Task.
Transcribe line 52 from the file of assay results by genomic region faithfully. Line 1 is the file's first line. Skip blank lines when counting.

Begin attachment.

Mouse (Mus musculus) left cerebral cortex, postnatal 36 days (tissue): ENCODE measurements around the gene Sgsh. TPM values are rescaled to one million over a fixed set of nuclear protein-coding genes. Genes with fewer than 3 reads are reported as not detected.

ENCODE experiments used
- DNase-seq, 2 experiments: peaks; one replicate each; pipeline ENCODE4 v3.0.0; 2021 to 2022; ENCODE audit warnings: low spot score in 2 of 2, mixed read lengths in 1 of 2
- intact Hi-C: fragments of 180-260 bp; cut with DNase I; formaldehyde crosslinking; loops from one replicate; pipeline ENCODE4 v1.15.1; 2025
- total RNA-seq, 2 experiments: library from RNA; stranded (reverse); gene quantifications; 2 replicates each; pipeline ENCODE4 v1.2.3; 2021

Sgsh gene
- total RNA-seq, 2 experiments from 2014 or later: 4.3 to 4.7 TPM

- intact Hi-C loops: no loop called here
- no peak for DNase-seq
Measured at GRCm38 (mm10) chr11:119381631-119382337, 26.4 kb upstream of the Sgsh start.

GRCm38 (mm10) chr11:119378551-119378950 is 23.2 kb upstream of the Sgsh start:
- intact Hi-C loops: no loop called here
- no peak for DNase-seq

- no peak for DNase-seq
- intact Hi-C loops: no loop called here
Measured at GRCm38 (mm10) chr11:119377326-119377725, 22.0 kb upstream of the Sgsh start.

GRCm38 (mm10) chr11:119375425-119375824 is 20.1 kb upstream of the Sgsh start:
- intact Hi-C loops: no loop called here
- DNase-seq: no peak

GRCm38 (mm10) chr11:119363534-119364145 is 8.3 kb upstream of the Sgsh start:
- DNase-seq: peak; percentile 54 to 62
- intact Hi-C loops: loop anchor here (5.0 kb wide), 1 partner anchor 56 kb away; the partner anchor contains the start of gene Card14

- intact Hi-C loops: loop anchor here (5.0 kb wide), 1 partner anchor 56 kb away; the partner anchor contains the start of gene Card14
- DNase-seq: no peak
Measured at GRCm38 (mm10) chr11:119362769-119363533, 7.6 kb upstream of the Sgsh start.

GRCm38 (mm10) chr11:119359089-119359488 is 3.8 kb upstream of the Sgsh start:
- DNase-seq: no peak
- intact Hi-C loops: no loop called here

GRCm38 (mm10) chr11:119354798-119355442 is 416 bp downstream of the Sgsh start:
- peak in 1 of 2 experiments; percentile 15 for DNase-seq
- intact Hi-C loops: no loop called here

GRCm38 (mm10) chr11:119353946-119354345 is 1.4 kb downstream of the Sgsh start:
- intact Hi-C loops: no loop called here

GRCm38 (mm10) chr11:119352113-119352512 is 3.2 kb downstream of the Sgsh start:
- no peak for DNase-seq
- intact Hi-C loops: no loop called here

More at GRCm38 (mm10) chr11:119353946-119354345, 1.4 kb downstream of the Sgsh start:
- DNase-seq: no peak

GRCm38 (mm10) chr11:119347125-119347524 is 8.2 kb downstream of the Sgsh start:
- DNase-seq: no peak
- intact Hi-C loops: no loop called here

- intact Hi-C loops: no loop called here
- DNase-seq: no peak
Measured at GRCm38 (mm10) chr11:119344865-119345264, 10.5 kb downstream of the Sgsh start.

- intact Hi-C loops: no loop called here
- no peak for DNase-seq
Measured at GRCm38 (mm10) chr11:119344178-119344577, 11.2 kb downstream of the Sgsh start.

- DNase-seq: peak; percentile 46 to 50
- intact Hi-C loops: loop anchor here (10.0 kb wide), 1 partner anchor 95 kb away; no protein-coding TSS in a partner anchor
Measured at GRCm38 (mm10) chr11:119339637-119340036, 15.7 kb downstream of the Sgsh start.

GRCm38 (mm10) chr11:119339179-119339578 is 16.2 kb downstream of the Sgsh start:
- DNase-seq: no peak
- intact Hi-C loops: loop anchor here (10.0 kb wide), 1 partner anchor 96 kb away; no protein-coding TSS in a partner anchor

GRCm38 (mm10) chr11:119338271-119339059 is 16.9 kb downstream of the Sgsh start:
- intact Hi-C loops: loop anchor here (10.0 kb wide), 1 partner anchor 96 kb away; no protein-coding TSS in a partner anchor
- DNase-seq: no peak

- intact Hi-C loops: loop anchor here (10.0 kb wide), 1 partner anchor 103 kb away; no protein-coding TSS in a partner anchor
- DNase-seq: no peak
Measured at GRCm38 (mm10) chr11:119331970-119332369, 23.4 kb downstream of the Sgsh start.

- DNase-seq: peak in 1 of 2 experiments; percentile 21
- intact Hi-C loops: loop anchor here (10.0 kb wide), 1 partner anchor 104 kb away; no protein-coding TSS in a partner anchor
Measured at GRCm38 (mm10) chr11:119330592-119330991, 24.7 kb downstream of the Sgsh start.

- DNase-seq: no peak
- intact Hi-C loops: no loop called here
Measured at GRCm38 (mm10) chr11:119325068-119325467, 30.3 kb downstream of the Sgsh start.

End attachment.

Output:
- DNase-seq: no peak